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Li Xiaohu's Journey

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October 2012

White Mud

Unlike all other well-known sightseeing sites in Hong Kong, Ha Pak Nai hides itself at the end of a narrow road, in a small village, in New Territories. The name sounds interesting in Chinese, it simply means ‘White Mud’.

The first destination which we arrived at is Lau Fau Shan, a small fishing village where some famous seafood restaurants are located. Along the old street there are many small stores selling dried fish, dried mussel and fruit. Then we saw a broad muddy beach at the end. Beyond the sea there is a large city Shenzhen, which is one of the most dynamic and noisy cities in China.

It is very cloudy day, but still sunny. The Sun was shining through plenty of tall buildings on the other side of the beach.

Two or three flat-bottom boats parked in the mud. People walked toward the centre of the sea and came back with fresh oysters. Then they open those hard-shelled oysters and sold the flesh to tourists.

One old lady was opening oysters using a special tool in her hand. And the tourists around were watching and waiting to buy oysters from her.

Hong Kongers generally love the taste of oysters. Housewives almost cook every dish with oyster sauce dressing – a brown, thick sauce with very sweet, salty flavor, made of oysters.

Li Xiaohu:  around 10 years ago, I ate lots of roasted oysters on the roadside in Sanya, it was only one RMB each.

Chen Tu: ……you must be dreaming

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We took mini bus from Lau Fau Shan to Ha Pak Nai, the ‘White Mud’. When passing by the bridge connecting Hong Kong and mainland China, we realized that China is just right around the corner, could just go over if we had taken our passports with us^_^

The long bridge crosses over the sea and connects Hong Kong and China. Nearby, the remains of some old oyster rafts appeared on the wave.

The oyster rafts were thickly dotted here.

We stayed in White Mud for the whole afternoon, watched the sunset, and the shades of sunset.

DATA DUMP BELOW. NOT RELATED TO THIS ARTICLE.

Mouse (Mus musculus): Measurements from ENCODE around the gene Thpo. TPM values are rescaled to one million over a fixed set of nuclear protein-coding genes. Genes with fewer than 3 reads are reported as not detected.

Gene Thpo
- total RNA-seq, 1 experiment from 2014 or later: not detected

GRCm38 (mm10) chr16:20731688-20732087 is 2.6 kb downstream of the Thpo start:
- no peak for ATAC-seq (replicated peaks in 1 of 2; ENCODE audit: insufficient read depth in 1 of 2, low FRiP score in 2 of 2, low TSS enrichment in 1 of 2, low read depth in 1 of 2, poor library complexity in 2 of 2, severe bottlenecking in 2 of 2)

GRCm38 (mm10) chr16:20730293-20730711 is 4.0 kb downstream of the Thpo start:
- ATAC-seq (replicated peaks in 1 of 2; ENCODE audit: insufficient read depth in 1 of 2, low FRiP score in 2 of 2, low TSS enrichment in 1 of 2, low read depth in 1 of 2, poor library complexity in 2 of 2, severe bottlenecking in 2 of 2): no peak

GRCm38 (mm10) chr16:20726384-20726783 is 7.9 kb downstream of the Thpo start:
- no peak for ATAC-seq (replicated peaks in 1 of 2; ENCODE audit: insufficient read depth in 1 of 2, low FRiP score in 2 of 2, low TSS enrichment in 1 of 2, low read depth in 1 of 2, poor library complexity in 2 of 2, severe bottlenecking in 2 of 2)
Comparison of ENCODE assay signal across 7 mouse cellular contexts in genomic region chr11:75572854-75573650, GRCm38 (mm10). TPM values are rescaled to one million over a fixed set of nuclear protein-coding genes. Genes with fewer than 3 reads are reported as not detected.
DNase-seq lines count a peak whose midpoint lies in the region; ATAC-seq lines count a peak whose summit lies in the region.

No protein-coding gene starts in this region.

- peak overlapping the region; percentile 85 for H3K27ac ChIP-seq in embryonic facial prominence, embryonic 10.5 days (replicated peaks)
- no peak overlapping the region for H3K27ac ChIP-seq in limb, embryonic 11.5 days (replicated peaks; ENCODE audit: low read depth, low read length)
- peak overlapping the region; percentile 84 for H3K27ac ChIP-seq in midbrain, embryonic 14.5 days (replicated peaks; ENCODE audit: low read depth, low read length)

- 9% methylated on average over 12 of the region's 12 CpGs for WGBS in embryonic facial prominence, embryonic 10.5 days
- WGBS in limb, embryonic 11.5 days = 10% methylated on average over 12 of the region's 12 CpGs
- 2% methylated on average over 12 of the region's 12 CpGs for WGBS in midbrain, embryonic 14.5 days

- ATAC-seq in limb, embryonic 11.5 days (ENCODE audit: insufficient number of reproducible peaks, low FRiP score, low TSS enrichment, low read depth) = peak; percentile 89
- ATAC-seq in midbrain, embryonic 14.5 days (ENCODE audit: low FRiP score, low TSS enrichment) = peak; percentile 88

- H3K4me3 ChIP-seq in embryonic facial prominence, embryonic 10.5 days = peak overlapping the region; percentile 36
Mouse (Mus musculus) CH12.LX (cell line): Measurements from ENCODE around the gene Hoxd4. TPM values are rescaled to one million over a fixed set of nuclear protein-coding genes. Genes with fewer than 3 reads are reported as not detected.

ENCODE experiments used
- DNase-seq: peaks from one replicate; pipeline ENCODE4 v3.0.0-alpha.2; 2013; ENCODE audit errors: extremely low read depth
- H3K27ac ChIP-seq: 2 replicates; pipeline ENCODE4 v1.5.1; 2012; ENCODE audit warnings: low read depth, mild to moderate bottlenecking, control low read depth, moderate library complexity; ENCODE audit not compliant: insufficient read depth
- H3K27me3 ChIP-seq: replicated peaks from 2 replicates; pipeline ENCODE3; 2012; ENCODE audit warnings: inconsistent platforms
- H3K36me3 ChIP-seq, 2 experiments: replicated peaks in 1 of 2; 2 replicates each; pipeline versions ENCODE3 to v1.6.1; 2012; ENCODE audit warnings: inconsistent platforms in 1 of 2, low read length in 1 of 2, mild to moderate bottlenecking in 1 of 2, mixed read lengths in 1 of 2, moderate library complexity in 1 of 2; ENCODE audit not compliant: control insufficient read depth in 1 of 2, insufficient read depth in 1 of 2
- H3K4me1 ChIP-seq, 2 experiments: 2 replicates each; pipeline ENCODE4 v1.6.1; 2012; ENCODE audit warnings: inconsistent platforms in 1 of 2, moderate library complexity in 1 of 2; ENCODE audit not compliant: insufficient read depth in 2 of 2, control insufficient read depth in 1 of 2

It’s nice place to take a break Saturday afternoon, for people who live in noisy and crowded Hong Kong. The mini bus we took also carried lots of young students. They were here, wandering, laughing, playing water, watching the sunset and taking photo.

The ‘White Mud’ is broad enough and not really crowded. Some kids stood in the water and played little crabs.

Chen Tu also caught a weird creature in the water. It pretended to be dead when being flipped over by us. We let it go a few minutes later and some curious kids started chasing it immediately.

It is 2012. Summer ended here and Autumn is coming.

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Japan – Sapporo 7

Sapporo,或者说整个日本,都是极度适合陈兔的地方。

因为每天晚上,我们都在喝啤酒,吃烧肉……“烧肉—–”,陈兔说。

当然除了啤酒和烧肉,札幌还是有一些别的东西的。我们在旧本厅舎(是叫这个名字吗??)前面的睡莲池,拍鸭子。相对中国一些古城,札幌太年轻,这座19世纪的government buidling 算是她最重要的heritage site。有大型旅行团出现,还有一些可能是本地的老年人在画画或摄影。

这种“日式欧风建筑”不算太有趣,不过里面很多的展览却可以看一看。北海道的历史,叫做“拓荒”也可以,叫做大和对虾夷的殖民也可以,原住民爱奴人不知去了哪里,也可能被同化了。最好笑的是这里面有一个类似“万人签名“的活动,本意是为日本与Russia北方四岛的争端获取民众支持,不幸的是,这个活动已经被同样写汉字的中国人破坏掉了,签名本上大都是中国人留下的骂他们的话,真是悲剧>_<

我们兴致勃勃地研究了一番前面莲池里的鸭子。札幌市里的“古迹”乏善可陈,不过城市干净有整洁,实在不像亚洲城市—-李小狐亚洲城市的standard是香港。

最吸引我的是她的书店,巨大,一排排的书。

回想李小狐的青春时代,周末下午最多常见的娱乐项目就是坐在书店里看书—-那时候还没有3点半定要抱杯咖啡在bakery里放纵一下的恶习—-那种大型化,什么类型都有的书店深得我心。后来,书店这种生意在中国的高租约环境下日渐凋敝……

还有他们本土的历史书,像讲日清战争,日露战争,太平洋战争的,唉,可惜李小狐的日语太不成器,不然研究下他们的perspective,也有一些乐趣。

还去了郊外的白色恋人巧克力工厂—-札幌很小,这个郊外也很容易reachable。这里更像个小型游乐场,花园里开了满园的玫瑰……因为已经下午三点,而且我们又很累了,再加上这里是chocolate factory…..所以就在顶楼的cafe放纵了一下……

总之,日本之行,在食物上是十分美好的。李小狐是baking mad,但真正的西式甜点经常吃得我直咳嗽(因为太甜??),而这里的dessert奶味很重,又不太甜,太适合我了。

当然我们还去了她著名的商业街狸小路。经济正当recession中,但日本人也一样热爱吃喝。每家烧肉店都坐得满满的。

第一天去的时候随便walk in一家,烧肉也很好吃,但是在金属的烧烤架上的,而非著名的“成吉思汗”烤肉。

第二天就刻舟求剑去了叫做“达摩成吉思汗”的那一家,结果门口竟然排着队!!!!!日本人,香港人都习惯排队,我们可受不了,就跑了。

再过了一天又去狸小路,找了另一家“成吉思汗”,就是圆圆的铁锅上烤肉,还有蔬菜,荞面面,陈兔很满意,一口气吃了两份—-当然在日本,陈兔每天都吃得很满意,日本实在是个很适合他的国家。

沿着狸小路往里走,可以看到“狸神”的神社,“狸神”胖胖的挺着肚子。还有年轻的学生,兴奋地去拉他神社里的钟,年青真是太好啦

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